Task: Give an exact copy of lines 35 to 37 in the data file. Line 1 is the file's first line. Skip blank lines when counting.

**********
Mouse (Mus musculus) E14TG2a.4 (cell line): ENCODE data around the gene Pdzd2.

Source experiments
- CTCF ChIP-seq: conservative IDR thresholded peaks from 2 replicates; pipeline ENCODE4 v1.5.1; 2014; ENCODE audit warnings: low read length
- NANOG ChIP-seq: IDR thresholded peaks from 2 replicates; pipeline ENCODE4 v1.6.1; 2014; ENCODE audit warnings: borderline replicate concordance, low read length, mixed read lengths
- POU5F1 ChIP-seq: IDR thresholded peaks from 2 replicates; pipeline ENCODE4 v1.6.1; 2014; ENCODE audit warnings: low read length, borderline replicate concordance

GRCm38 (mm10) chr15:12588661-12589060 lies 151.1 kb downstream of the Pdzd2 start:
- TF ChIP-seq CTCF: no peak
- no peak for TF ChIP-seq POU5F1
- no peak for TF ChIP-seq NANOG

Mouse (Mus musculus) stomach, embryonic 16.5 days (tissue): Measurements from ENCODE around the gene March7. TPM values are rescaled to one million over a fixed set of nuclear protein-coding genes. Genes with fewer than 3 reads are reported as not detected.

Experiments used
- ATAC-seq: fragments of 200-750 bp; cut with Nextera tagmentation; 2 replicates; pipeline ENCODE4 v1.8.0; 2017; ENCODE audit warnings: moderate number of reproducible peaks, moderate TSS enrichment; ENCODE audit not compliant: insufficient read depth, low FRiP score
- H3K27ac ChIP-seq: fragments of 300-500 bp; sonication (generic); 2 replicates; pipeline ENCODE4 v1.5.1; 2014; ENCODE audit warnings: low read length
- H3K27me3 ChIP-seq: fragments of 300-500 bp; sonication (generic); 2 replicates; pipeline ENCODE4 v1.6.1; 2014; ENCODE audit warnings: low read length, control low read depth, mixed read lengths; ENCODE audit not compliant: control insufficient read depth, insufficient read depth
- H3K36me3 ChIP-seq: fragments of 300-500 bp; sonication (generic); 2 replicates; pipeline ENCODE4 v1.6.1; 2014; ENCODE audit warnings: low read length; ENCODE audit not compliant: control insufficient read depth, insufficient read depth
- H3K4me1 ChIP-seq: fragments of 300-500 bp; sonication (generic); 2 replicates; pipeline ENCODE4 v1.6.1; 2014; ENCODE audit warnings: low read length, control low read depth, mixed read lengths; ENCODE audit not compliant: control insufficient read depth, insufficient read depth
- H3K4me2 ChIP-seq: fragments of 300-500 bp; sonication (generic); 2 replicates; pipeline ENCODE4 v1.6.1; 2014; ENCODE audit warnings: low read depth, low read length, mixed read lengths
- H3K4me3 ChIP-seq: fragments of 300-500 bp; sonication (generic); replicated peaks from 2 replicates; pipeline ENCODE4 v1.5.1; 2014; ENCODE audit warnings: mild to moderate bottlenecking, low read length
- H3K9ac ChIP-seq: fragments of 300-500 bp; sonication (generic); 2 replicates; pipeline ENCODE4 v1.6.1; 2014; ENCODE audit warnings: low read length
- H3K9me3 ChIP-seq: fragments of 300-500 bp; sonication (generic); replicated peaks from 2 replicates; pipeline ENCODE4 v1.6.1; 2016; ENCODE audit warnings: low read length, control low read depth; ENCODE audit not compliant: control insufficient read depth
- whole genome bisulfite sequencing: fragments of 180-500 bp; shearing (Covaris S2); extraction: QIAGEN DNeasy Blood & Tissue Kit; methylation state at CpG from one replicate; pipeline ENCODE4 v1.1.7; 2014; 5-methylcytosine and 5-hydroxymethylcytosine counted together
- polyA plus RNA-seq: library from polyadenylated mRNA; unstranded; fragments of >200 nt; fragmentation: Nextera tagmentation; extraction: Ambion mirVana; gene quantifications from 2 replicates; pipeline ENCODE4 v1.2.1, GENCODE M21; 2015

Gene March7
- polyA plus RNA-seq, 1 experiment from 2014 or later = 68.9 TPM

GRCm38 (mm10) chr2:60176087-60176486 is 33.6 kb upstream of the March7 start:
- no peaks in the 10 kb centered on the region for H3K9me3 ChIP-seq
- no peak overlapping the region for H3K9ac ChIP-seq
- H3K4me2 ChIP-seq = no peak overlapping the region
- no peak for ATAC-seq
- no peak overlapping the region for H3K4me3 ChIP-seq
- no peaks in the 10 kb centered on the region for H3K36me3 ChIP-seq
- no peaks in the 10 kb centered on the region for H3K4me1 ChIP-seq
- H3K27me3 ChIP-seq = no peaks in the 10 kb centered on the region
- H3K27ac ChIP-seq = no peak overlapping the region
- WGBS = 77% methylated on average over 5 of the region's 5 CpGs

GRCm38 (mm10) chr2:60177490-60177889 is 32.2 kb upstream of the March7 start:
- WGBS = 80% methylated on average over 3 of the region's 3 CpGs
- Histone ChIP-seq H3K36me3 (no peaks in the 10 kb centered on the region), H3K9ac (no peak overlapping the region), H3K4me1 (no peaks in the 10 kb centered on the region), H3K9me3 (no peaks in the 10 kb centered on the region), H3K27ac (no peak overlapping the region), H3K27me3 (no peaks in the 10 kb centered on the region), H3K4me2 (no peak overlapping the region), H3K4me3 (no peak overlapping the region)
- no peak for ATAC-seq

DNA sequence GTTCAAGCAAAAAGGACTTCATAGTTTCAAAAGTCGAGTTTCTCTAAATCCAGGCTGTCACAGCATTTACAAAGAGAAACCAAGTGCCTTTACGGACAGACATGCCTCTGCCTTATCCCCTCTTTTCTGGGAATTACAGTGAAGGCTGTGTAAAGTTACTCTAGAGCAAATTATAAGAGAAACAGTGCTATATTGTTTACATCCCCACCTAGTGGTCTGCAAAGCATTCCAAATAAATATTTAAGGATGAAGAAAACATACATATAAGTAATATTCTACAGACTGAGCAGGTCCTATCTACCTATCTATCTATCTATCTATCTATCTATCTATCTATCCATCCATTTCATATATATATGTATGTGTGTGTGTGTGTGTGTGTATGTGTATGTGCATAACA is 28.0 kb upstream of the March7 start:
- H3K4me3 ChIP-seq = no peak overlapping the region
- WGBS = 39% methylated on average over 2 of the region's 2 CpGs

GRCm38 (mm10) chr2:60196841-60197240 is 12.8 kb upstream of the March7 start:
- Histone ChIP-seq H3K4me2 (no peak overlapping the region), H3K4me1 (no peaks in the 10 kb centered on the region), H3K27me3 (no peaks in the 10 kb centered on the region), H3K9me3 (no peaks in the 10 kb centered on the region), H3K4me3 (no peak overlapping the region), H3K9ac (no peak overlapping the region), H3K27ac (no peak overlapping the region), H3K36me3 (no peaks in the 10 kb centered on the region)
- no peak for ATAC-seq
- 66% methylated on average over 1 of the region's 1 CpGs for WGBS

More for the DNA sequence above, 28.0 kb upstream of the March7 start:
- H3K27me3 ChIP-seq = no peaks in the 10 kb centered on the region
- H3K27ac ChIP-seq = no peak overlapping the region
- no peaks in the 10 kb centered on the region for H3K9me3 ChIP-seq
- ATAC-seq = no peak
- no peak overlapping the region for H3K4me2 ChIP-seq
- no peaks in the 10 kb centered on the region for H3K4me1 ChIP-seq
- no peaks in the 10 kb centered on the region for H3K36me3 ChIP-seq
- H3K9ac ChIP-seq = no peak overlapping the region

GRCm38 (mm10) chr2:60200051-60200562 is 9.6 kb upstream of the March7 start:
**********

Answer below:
- WGBS = 77% methylated on average over 5 of the region's 5 CpGs

GRCm38 (mm10) chr2:60177490-60177889 is 32.2 kb upstream of the March7 start:
- WGBS = 80% methylated on average over 3 of the region's 3 CpGs